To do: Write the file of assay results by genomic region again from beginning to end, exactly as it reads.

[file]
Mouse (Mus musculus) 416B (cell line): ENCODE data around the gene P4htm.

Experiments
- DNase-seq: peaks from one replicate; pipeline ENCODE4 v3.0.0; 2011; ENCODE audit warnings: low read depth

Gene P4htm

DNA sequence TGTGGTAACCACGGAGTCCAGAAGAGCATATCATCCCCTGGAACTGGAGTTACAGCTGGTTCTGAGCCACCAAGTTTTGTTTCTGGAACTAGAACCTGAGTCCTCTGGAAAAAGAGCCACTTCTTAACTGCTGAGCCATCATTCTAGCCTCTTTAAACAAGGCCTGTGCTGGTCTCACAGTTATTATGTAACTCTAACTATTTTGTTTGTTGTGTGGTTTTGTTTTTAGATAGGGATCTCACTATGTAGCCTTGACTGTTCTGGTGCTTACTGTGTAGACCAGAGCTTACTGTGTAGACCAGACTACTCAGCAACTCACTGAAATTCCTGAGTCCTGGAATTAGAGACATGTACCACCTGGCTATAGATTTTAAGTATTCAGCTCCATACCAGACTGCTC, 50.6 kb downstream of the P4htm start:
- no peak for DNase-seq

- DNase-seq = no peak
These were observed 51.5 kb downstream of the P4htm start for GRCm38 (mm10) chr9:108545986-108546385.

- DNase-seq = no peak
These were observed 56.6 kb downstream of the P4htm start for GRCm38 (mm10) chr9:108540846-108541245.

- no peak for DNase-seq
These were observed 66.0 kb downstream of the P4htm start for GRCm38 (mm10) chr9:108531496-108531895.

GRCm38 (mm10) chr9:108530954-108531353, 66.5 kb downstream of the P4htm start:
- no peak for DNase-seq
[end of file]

Mouse (Mus musculus) 416B (cell line): ENCODE data around the gene P4htm.

Experiments
- DNase-seq: peaks from one replicate; pipeline ENCODE4 v3.0.0; 2011; ENCODE audit warnings: low read depth

Gene P4htm

DNA sequence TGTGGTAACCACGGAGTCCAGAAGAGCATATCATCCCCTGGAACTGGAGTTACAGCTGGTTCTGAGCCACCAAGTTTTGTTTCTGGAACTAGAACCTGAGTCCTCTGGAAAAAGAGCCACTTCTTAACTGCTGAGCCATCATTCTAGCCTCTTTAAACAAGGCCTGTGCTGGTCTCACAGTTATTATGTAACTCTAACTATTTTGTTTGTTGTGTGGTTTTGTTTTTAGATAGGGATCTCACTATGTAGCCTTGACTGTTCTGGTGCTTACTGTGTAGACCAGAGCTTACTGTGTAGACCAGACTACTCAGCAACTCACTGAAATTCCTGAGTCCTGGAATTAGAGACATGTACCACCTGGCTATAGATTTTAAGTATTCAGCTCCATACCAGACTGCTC, 50.6 kb downstream of the P4htm start:
- no peak for DNase-seq

- DNase-seq = no peak
These were observed 51.5 kb downstream of the P4htm start for GRCm38 (mm10) chr9:108545986-108546385.

- DNase-seq = no peak
These were observed 56.6 kb downstream of the P4htm start for GRCm38 (mm10) chr9:108540846-108541245.

- no peak for DNase-seq
These were observed 66.0 kb downstream of the P4htm start for GRCm38 (mm10) chr9:108531496-108531895.

GRCm38 (mm10) chr9:108530954-108531353, 66.5 kb downstream of the P4htm start:
- no peak for DNase-seq